Three news organizations have jointly filed a complaint against the FBI under the Freedom of Information Act, seeking information related to the FBI’s purchase of a tool they used to hack the iPhone of San Bernardino shooter Syed Farook. The FBI has publicly acknowledged that they bought the means to access the phone from a third party, and that they paid a steep price for it.
The Associated Press, Vice, and Gannett (owner of USA Today) filed the lawsuit on Friday, after all three failed in attempts to access the data through FOIA requests. According to the complaint, which was shared by Vice News, each organization separately filed FOIA requests earlier this year, each request was denied, and all three appealed and lost. In each situation, the FBI said that relevant documents did exist, but that they were exempt from being turned over because they are related to law enforcement proceedings.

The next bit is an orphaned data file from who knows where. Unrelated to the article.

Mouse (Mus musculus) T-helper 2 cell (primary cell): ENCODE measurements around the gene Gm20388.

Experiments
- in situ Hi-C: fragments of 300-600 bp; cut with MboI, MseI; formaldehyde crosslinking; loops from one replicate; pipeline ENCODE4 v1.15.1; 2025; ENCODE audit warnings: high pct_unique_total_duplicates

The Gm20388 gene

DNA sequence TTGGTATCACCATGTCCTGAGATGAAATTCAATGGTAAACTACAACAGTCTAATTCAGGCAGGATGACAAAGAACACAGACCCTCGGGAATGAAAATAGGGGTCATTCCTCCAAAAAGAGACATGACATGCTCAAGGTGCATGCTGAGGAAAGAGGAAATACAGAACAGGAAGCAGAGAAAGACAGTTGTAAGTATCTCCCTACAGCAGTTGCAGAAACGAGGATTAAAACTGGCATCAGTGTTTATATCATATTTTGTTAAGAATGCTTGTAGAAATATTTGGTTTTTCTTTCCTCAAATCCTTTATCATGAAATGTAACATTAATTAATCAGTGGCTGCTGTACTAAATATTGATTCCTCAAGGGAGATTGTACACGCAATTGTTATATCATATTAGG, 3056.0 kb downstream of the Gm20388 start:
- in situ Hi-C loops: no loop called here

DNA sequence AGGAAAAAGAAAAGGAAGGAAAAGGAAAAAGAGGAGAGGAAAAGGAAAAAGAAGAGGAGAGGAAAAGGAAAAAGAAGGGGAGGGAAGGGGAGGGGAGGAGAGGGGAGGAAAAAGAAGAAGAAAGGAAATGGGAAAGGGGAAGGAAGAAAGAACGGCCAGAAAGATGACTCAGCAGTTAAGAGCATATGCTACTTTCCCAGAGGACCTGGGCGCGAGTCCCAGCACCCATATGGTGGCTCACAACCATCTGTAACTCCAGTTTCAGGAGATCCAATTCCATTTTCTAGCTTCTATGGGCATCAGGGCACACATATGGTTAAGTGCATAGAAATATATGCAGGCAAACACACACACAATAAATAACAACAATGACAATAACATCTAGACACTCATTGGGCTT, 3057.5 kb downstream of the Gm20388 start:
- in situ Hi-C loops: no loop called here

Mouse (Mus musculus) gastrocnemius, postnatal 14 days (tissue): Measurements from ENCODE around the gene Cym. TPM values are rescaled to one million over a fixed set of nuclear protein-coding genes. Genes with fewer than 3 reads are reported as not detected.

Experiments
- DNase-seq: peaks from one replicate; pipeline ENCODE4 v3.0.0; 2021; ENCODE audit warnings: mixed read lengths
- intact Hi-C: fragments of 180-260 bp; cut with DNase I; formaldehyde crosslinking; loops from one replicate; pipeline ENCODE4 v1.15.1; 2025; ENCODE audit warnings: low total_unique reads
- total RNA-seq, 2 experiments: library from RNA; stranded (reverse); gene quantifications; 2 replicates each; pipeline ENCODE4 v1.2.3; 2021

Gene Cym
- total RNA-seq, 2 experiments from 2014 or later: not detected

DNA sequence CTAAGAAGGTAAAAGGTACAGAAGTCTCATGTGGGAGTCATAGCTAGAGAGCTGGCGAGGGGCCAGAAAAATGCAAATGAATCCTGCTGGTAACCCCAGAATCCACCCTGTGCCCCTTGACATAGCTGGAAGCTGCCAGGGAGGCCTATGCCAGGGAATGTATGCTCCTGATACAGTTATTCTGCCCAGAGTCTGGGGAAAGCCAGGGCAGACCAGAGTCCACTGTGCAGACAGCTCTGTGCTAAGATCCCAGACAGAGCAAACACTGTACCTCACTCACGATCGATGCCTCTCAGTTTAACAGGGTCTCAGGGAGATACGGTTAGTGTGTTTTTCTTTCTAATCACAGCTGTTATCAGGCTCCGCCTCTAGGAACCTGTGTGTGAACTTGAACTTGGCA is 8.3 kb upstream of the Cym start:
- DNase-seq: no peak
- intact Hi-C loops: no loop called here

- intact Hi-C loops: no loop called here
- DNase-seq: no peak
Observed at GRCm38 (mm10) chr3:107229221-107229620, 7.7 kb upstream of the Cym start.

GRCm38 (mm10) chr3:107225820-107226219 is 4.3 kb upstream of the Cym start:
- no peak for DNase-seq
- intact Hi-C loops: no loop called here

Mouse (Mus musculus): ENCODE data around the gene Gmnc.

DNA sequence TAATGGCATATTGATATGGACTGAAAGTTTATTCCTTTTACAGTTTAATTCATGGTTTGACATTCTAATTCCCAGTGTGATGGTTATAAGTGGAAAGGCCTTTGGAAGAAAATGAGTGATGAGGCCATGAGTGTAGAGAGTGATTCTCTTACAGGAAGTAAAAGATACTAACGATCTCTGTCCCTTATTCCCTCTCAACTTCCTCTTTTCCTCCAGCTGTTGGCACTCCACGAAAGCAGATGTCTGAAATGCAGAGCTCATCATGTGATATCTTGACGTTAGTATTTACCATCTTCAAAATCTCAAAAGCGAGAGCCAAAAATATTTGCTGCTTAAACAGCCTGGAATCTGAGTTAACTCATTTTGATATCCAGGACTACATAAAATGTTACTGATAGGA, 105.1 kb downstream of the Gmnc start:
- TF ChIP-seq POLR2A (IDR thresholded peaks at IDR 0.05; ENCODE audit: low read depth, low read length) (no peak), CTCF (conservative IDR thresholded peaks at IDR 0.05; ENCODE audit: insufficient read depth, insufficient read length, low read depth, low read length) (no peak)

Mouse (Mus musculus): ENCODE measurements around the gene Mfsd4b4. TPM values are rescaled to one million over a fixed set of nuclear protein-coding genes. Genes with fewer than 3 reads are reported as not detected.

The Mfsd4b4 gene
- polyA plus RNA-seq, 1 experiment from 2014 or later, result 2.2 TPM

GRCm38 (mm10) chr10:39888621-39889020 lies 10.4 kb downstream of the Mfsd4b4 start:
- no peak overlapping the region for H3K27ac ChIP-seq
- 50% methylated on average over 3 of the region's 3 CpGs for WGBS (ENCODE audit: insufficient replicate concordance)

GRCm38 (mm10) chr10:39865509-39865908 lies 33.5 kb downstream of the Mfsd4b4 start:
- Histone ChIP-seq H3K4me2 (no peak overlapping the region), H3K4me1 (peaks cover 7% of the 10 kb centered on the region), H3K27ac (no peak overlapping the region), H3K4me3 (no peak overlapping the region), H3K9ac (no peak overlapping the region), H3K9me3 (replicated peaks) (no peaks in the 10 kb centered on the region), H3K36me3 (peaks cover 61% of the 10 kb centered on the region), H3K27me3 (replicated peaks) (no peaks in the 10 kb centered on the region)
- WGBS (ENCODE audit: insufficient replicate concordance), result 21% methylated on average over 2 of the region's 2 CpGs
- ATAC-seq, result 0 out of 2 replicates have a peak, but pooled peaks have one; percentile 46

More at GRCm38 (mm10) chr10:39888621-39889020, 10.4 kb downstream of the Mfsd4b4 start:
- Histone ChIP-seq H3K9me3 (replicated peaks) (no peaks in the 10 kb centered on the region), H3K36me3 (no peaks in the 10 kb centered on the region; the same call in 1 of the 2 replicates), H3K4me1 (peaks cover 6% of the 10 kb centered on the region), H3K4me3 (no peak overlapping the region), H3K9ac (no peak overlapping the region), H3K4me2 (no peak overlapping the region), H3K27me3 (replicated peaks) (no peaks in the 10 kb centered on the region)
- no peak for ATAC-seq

After being denied on appeal, they joined together to file the complaint, which quotes FBI Director James Comey as going on record about how much tax payer money was spent on the technology. “A lot … More than I will make in the remainder of this job, which is seven years and four months, for sure,” Comey said. The complaint refers to reports that estimated the cost as being between $1 million and $1.3 million.
The lawsuit argues that the information is relevant and should be released because it would “ensure transparency about the expenditure of public funds” and “is essential for the public to provide effective oversight of government functions and help guard against potential improprieties.”
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